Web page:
For example, science has been telling us for some time that nothing in this world is really ever lost. It’s only transformed into something else. This pulpit for example looks solid. If I pound it, it feels solid, too. If I pound it hard enough, I could bruise my hand. Our ancestors would have laughed at us, if we told them that this pulpit isn’t as solid as it looks. Science tells us that what we call matter is actually made up of whirling centers of energy; nothing is static; all we encounter, including ourselves is constantly in motion.
Scientists also tell us that everything is powered and transformed by energy; light becomes heat, heat becomes motion, but in all these changes of form, nothing is ever lost, it’s simply transformed. It’s interesting to read that scientists are looking for what they call the God-particle that supposedly will explain how it all began in the first place. I can tell you how it all began and I don’t need to spend billions of dollars building a laboratory under the Swiss Alps to do it. “In the beginning God created the earth and all that is in it . . .” I’m not one who appreciates bumper stickers but the best one I ever saw said, “I believe in the Big Bang. God’s said it and BANG, it happened!”
And I can also tell you what evolution is all about. It’s about creating the only being who is conscious of being part of this magnificent creation and who can interact with his Creator, a being created in the image of God. Now I ask you, if the universe is so constructed that no form of energy is ever lost, doesn’t it make sense that nature’s greatest creation, the human spirit, with its ability to think and love and will, will also be preserved? When the evolutionary process reaches its apex, does it suddenly reverse itself and begin to destroy that for which it was engineered in the first place? The answer is, of course not! The universe conserves energy and it also conserves spirit. Christ is alive. Honestly, what does your heart and mind tell you? Christ is alive, let Christians sing! Deep within our souls the very spirit of God testifies with our spirit, He is alive!
A man named Robert E. Smith once told of hearing the “Hallelujah Chorus” sung by five hundred trained voices. The “Hallelujah Chorus,” of course, is the triumphant part of Handel’s Messiah that he composed after he was stricken with blindness in 1751. Handel claimed he had a vision and that this chorus is that vision set to music. Smith wrote that he couldn’t, for an instant, doubt Handel’s claim, not after having his soul lifted into paradise by those 500 inspiring voices.
The “Hallelujah Chorus,” said Smith, is a magnificent expression of two thoughts: first that Christ reigns over all, and second that His reign is eternal. About the middle of the chorus the bass voices begin singing, “And He shall reign for ever and ever.” Then the tenor voices join, “And He shall reign for ever and ever.” Then the alto voices follow with, “And He shall reign for ever and ever.” Then, still higher, the soprano voices add, “And He shall reign for ever and ever.” Then all four parts unite, and in a burst of melody, which seems to come from heaven itself, they blend in the grandest of all refrains, “And He shall reign for ever and ever, King of kings and Lord of lords! Hallelujah, hallelujah!”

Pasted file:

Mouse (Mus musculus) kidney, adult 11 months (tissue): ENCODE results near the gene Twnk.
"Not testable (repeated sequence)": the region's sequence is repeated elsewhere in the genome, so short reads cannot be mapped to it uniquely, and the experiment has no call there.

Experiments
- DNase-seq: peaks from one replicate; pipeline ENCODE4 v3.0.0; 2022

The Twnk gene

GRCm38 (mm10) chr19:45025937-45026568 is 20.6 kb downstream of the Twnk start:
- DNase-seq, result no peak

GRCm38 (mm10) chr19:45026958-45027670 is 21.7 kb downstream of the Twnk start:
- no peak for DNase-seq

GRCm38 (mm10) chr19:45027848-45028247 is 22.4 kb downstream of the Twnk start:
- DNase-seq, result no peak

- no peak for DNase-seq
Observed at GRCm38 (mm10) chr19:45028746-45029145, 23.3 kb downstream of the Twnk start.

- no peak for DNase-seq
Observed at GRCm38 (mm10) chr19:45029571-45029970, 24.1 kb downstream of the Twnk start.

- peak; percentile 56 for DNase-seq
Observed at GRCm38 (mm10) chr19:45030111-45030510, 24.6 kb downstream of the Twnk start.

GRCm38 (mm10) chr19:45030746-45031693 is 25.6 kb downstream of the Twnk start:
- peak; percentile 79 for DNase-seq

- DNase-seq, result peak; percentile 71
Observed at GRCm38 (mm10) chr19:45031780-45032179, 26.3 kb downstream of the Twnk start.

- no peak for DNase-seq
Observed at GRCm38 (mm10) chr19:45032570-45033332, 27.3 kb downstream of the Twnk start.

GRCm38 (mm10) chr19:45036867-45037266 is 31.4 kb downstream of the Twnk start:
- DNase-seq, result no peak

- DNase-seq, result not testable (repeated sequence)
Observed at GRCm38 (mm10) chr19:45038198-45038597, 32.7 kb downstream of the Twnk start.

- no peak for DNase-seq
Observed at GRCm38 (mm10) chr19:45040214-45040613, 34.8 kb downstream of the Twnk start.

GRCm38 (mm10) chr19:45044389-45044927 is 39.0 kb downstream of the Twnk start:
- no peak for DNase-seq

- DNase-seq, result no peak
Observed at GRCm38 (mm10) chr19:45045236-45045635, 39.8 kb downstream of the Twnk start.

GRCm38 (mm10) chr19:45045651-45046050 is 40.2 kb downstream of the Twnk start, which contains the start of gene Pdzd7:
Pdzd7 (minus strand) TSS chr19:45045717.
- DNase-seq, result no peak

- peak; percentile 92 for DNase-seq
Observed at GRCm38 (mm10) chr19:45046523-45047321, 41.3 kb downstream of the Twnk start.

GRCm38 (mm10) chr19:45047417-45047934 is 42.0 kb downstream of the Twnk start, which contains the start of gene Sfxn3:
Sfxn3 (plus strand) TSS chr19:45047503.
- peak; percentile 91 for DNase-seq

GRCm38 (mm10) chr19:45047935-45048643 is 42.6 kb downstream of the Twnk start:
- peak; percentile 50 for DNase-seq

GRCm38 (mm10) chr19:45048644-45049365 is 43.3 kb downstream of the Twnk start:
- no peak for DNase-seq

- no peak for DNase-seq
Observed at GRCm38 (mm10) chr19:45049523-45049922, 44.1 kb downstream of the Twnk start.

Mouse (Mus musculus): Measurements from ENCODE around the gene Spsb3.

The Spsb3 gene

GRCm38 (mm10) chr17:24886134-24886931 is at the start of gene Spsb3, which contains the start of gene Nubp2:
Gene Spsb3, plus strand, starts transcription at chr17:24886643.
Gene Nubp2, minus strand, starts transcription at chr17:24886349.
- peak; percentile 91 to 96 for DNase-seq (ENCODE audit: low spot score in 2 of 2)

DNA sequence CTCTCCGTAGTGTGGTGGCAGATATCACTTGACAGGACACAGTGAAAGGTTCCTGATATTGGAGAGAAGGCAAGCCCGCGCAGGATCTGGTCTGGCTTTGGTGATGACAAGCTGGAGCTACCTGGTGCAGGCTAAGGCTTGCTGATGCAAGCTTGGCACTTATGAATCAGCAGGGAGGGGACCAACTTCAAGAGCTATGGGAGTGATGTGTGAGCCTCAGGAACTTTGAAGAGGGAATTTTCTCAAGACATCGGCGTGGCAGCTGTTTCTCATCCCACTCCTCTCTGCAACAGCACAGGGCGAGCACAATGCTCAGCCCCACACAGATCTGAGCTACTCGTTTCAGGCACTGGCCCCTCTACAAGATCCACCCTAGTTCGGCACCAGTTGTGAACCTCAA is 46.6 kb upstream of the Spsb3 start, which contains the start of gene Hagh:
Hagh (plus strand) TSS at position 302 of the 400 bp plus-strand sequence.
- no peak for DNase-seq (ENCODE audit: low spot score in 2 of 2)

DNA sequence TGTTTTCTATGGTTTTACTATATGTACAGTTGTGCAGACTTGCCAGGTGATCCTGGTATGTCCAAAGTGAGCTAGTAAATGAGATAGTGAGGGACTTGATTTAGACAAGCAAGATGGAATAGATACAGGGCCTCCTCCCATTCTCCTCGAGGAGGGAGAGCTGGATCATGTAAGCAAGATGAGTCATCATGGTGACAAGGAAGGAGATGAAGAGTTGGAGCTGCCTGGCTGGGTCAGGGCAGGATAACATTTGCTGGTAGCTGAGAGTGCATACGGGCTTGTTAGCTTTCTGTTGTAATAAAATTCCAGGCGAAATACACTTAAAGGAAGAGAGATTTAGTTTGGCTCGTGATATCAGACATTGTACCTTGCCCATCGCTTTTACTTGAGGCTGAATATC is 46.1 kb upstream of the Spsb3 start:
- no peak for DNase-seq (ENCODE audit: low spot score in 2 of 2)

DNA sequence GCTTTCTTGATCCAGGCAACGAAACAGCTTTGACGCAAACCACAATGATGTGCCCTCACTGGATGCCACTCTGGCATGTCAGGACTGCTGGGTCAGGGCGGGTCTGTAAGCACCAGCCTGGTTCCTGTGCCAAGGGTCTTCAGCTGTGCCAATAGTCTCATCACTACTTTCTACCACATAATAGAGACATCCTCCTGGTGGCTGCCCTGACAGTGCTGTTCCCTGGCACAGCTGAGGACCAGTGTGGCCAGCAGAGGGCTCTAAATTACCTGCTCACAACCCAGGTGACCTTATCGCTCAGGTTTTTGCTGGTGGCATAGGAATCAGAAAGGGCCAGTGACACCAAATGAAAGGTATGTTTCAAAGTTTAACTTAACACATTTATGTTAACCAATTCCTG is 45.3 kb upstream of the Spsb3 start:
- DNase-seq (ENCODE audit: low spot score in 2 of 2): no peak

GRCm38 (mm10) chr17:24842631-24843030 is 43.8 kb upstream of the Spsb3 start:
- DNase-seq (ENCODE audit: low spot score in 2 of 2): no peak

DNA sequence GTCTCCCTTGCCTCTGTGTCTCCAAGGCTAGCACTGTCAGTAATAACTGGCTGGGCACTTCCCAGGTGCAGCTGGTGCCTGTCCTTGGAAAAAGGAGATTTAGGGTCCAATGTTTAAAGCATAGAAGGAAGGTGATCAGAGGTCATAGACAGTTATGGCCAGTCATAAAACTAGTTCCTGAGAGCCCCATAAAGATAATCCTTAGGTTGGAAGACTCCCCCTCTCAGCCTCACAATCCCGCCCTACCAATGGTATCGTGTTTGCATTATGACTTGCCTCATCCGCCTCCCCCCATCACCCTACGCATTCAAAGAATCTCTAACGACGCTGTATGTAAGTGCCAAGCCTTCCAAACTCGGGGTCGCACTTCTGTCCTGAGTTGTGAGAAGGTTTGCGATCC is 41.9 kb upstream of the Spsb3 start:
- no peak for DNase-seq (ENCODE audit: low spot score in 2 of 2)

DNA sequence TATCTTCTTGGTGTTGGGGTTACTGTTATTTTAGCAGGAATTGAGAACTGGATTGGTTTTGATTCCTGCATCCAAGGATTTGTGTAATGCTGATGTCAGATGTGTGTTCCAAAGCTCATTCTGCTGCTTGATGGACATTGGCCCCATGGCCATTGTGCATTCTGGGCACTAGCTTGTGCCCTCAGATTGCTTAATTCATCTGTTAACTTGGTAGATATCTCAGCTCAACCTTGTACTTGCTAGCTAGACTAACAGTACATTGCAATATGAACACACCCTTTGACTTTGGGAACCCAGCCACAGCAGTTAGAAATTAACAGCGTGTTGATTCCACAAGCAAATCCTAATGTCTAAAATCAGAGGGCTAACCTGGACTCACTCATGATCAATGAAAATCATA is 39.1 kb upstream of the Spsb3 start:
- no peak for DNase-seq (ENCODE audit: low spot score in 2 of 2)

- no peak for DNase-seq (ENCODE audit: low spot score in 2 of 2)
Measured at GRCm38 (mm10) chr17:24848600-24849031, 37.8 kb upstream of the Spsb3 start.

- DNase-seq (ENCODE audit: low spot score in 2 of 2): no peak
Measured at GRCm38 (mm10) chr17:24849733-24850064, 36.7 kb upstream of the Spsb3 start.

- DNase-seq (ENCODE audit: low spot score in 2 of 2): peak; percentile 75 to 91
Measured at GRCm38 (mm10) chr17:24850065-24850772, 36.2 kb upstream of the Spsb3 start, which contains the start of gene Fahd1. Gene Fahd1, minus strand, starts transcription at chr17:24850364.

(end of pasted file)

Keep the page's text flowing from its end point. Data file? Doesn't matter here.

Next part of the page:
Here’s how Bob Smith expressed the experience of being swept up by the sound of those 500 voices: “I frankly confess that my soul was stirred profoundly, my mind was quickened spiritually and my imagination carried me beyond things earthly, beyond the stars, into the very midst of the paradise of God. I saw a great chorus, which no [person] could number, assembled before the shining white throne. Most intently I listen to the song which they sang. It was a song of triumph to the King of kings, telling of his wondrous achievements and of the universality and permanency of His reign. In the midst of their song, I heard the voices of the patriarchs peal forth, ‘For He shall reign for ever and ever.’ Then I heard the voices of the prophets add, ‘For He shall reign for ever and ever.’ Then the voices of the apostles and church fathers followed, ‘For He shall reign for ever and ever.’ Then the voices of the martyrs triumphantly sang, ‘For He shall reign for ever and ever’ . . . Then the patriarchs, prophets, apostles, church fathers, martyrs . . . with the angels of God and all the redeemed of the ages, joined in one grand chorus, and my spirit was lifted to supernal bliss, to ecstasy supreme, as they pealed forth the blessed, the glorious, the triumphant strain, ‘For He shall reign for ever and ever, King of kings! and Lord of Lords! Hallelujah! Hallelujah!’”
Most of us couldn’t express it that well, but we’ve experienced that same emotion. It’s the music of Easter. It’s the joyous surprise of Mary, and Peter and those other 500 believers to whom the risen Christ appeared. And it’s the song that rings in our hearts this day, “For He shall reign for ever and ever, King of kings! and Lord of Lords! Hallelujah! Hallelujah!” Surprise! Christ is risen. He is risen indeed! Hallelujah!